Children cared for by The Salvation Army in Sri Lanka
A mother with her baby, whom she is giving up for adoption
An officer with a trafficked girl now in the care of The Salvation Army
Another trafficked girl
This newborn baby, pictured here with children in the care of The Salvation Army, will be placed with a loving family
Major Seth Le Leu is The Salvation Army’s International Projects and Development Secretary
Sri Lanka: Picking up the Pieces
by Major Seth Le Leu
The eyes are downcast, the body is rigid, the kindly touch of a caring hand elicits no response. This eight-year-old child from China has seen more in her lifetime than children of her age should ever see. Puisi [not her real name] is severely traumatised and will need a huge amount of care and counselling to be rehabilitated.
I met up with Puisi in Sri Lanka. Unlike many of the millions of women and children trafficked globally each year, Puisi is – just – one of the fortunate ones. She is safe and is being cared for in a Salvation Army centre in Sri Lanka. At the time of writing she was awaiting the arrival of police from China who were going to accompany her back to her home from where she had been kidnapped.
Before her rescue, Puisi and a group of eight other Chinese children were being used as prostituted children in the Sri Lankan sex trade. It was only because of the alertness and actions of an employee in the establishment where these children were being kept that The Salvation Army was able to take them into care. Because of the interest of both the Sri Lankan and Chinese police it is hoped that the perpetrators of this vile crime will be brought to justice. It is just one rescue, but for Puisi and her friends it was life-changing. To stop this modern slave trade will require more than the actions of The Salvation Army.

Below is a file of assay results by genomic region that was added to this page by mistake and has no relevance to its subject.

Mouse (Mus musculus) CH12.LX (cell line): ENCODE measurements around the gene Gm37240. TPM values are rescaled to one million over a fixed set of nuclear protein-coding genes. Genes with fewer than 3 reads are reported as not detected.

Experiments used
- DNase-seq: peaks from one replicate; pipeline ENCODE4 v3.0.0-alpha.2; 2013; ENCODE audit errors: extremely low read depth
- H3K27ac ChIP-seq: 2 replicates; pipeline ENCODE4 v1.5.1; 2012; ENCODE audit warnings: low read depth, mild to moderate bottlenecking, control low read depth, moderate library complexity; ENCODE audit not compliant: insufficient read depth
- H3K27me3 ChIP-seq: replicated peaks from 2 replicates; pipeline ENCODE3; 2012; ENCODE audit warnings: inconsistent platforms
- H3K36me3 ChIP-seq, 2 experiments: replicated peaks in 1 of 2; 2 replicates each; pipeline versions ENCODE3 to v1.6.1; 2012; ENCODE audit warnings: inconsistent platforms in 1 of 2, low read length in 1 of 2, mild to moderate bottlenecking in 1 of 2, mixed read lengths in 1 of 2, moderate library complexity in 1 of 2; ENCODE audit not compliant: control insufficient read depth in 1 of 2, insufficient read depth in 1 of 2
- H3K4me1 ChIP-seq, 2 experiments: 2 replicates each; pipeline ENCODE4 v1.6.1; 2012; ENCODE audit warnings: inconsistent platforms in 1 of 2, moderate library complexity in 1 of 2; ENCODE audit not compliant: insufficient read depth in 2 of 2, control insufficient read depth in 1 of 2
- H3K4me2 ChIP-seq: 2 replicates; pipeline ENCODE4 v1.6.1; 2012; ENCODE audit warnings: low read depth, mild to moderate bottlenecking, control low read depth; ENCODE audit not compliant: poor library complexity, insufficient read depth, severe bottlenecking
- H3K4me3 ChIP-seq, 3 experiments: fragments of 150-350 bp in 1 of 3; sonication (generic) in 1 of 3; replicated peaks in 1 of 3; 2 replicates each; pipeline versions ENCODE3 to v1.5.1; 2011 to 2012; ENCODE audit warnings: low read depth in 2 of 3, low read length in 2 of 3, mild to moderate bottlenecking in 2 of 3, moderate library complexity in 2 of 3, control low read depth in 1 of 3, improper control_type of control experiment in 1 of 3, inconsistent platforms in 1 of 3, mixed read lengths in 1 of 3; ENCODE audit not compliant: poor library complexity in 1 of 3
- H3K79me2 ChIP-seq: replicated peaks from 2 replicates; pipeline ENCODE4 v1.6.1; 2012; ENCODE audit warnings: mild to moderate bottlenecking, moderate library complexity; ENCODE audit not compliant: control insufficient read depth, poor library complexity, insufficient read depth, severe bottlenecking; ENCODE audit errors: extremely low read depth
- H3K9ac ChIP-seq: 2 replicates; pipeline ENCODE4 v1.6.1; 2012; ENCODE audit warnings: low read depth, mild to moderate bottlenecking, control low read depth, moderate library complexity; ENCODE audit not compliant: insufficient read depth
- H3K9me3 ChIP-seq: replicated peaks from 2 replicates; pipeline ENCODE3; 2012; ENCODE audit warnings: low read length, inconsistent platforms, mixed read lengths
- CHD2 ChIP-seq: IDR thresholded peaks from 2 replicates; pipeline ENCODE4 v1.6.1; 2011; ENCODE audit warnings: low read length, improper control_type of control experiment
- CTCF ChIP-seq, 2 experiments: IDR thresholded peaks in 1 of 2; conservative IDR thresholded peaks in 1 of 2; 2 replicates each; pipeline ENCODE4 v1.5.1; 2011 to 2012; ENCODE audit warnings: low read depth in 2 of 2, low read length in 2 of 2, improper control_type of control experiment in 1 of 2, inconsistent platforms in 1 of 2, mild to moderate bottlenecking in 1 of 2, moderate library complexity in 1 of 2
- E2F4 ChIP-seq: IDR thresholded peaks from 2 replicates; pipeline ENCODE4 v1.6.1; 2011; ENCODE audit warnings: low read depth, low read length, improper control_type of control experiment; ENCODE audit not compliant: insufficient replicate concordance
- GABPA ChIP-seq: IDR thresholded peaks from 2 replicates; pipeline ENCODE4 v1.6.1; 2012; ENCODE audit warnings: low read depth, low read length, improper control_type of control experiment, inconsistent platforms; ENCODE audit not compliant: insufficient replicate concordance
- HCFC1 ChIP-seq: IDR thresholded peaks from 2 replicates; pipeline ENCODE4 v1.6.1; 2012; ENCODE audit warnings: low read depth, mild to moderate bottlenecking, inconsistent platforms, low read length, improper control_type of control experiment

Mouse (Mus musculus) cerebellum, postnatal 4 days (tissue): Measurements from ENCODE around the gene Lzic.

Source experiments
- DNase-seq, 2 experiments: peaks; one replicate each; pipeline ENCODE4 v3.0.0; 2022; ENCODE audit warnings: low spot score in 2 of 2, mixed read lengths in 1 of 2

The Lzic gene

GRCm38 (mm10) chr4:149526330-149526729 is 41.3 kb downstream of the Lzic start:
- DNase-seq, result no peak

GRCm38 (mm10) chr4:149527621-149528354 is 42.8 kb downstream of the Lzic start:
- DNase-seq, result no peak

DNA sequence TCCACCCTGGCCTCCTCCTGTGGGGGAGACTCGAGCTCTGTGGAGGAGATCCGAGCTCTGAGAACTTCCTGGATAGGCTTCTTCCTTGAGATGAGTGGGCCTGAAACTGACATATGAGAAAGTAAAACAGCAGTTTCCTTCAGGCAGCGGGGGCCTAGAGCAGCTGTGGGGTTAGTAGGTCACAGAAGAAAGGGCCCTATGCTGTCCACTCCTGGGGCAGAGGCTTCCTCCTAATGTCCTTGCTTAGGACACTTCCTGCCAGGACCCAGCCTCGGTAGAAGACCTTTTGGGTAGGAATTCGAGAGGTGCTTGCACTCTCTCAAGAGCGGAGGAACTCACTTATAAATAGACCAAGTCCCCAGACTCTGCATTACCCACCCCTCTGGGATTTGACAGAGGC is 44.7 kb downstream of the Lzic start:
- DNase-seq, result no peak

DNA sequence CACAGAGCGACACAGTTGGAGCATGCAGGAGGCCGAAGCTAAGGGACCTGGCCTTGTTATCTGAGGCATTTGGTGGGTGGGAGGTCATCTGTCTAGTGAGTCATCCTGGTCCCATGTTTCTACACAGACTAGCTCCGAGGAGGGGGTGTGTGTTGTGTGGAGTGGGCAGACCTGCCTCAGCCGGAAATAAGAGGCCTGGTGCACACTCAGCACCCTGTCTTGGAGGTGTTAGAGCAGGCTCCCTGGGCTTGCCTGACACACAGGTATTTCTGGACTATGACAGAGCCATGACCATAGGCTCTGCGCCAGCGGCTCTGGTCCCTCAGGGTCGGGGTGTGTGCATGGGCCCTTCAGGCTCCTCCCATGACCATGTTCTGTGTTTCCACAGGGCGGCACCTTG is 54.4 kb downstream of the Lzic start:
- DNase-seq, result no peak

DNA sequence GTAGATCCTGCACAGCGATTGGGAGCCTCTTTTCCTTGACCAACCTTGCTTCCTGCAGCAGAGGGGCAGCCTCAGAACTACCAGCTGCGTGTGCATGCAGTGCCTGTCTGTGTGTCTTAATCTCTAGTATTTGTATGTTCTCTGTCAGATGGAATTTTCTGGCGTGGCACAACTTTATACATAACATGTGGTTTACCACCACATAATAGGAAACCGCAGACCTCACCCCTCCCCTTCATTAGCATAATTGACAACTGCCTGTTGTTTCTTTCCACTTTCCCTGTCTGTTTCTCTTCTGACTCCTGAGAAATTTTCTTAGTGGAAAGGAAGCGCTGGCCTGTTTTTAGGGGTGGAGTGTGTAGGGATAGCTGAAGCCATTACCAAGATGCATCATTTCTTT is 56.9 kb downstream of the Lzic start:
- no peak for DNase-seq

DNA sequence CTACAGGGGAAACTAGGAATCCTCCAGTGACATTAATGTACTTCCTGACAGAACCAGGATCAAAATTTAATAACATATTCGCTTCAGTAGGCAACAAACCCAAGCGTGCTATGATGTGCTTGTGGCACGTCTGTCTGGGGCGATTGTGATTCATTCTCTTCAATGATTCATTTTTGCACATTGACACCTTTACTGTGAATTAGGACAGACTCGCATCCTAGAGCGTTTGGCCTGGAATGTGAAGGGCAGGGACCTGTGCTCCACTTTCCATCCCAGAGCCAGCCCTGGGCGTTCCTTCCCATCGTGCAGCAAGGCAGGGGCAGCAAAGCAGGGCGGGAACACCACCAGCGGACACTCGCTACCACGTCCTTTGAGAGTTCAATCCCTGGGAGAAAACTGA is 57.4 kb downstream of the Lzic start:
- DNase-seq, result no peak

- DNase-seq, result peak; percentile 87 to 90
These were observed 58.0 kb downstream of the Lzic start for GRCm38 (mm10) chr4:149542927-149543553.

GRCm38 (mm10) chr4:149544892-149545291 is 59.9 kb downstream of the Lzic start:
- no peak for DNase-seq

Another room in the same institution tells another story. Again the eyes are downcast but this time the reason is that a mother is looking at her newborn baby. But again, this is not a happy story. The normal thoughts that this mother should have towards her baby are not possible, for this is a place where babies are passed on for adoption. The mothers are mainly women who have left Sri Lanka and looked for work overseas. They have responded to the possibility of earning money for their families and have gone abroad to find what they hope will be better-paid and more freely-available employment. But not all their experiences have been positive. Their legal rights are often not protected and they can be abused by their employers. As a result some women arrive back in Sri Lanka pregnant.
To return to their homes and their families with an illegitimate child is unthinkable in the local culture. They will face expulsion from the home and disgrace. The Salvation Army cannot change the culture but it can provide these women with a safe place where the baby can be born. Every mother wants the best for her child and hopes that the people who adopt these children will give them a good home. They trust The Salvation Army to do whatever is best for the baby. The child will be lost to them, but never forgotten.
Both stories illustrate the underside of the global labour force. Puisi and her friends have only suffered this trauma because there is a market for such children. The demand is high, the profits are better than that of illegal drugs – and the costs are borne by the young and the powerless. The trauma Puisi may endure for many years will not matter to the traders in this free market. Even for the customers, tourists from developed countries, there is no shame or regard for the lives they damage. There is a need to shame such practices.
According to the laws of supply and demand, the plight of the Sri Lankan migrant worker does not feature in the budgets of any economy. The fact that many of them are exploited, underpaid and – in the case of many of these migrant workers – raped by their employers is a cost again borne by the powerless and the insignificant.
As a Christian organisation The Salvation Army will and must care and it will speak out against such practices. But it requires the unflinching support of all people of good intent in its battle against such injustices.